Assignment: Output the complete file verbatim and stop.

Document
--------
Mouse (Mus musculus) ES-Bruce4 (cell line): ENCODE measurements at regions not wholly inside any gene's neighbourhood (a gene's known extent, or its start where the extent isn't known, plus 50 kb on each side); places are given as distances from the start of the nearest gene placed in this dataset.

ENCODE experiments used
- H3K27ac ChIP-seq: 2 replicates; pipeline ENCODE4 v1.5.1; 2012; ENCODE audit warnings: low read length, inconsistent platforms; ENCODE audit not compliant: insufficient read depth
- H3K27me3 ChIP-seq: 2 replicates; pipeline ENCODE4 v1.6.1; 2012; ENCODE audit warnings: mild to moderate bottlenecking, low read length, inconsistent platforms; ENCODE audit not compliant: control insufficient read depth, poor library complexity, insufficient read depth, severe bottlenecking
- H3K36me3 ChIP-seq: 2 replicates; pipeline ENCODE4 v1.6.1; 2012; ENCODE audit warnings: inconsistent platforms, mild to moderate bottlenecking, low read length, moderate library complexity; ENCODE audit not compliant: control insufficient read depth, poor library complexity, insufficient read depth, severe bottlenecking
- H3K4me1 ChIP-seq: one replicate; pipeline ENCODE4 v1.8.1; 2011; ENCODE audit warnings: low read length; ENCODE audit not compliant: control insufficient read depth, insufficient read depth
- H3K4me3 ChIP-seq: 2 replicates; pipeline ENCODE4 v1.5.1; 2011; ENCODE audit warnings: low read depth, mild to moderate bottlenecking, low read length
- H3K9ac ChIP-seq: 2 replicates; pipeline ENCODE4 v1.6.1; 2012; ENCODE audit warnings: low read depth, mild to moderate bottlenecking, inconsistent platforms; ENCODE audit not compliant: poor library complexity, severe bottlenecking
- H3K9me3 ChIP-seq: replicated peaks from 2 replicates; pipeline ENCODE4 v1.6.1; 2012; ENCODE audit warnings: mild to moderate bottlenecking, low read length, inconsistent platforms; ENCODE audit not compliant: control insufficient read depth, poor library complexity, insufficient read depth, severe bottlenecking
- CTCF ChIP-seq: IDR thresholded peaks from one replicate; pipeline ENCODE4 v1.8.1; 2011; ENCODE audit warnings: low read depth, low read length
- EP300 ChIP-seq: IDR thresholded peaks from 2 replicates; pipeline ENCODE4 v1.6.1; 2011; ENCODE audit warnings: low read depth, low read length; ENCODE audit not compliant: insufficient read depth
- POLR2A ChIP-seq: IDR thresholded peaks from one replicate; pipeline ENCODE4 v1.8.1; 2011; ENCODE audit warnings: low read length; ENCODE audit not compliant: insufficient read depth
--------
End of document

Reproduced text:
Mouse (Mus musculus) ES-Bruce4 (cell line): ENCODE measurements at regions not wholly inside any gene's neighbourhood (a gene's known extent, or its start where the extent isn't known, plus 50 kb on each side); places are given as distances from the start of the nearest gene placed in this dataset.

ENCODE experiments used
- H3K27ac ChIP-seq: 2 replicates; pipeline ENCODE4 v1.5.1; 2012; ENCODE audit warnings: low read length, inconsistent platforms; ENCODE audit not compliant: insufficient read depth
- H3K27me3 ChIP-seq: 2 replicates; pipeline ENCODE4 v1.6.1; 2012; ENCODE audit warnings: mild to moderate bottlenecking, low read length, inconsistent platforms; ENCODE audit not compliant: control insufficient read depth, poor library complexity, insufficient read depth, severe bottlenecking
- H3K36me3 ChIP-seq: 2 replicates; pipeline ENCODE4 v1.6.1; 2012; ENCODE audit warnings: inconsistent platforms, mild to moderate bottlenecking, low read length, moderate library complexity; ENCODE audit not compliant: control insufficient read depth, poor library complexity, insufficient read depth, severe bottlenecking
- H3K4me1 ChIP-seq: one replicate; pipeline ENCODE4 v1.8.1; 2011; ENCODE audit warnings: low read length; ENCODE audit not compliant: control insufficient read depth, insufficient read depth
- H3K4me3 ChIP-seq: 2 replicates; pipeline ENCODE4 v1.5.1; 2011; ENCODE audit warnings: low read depth, mild to moderate bottlenecking, low read length
- H3K9ac ChIP-seq: 2 replicates; pipeline ENCODE4 v1.6.1; 2012; ENCODE audit warnings: low read depth, mild to moderate bottlenecking, inconsistent platforms; ENCODE audit not compliant: poor library complexity, severe bottlenecking
- H3K9me3 ChIP-seq: replicated peaks from 2 replicates; pipeline ENCODE4 v1.6.1; 2012; ENCODE audit warnings: mild to moderate bottlenecking, low read length, inconsistent platforms; ENCODE audit not compliant: control insufficient read depth, poor library complexity, insufficient read depth, severe bottlenecking
- CTCF ChIP-seq: IDR thresholded peaks from one replicate; pipeline ENCODE4 v1.8.1; 2011; ENCODE audit warnings: low read depth, low read length
- EP300 ChIP-seq: IDR thresholded peaks from 2 replicates; pipeline ENCODE4 v1.6.1; 2011; ENCODE audit warnings: low read depth, low read length; ENCODE audit not compliant: insufficient read depth
- POLR2A ChIP-seq: IDR thresholded peaks from one replicate; pipeline ENCODE4 v1.8.1; 2011; ENCODE audit warnings: low read length; ENCODE audit not compliant: insufficient read depth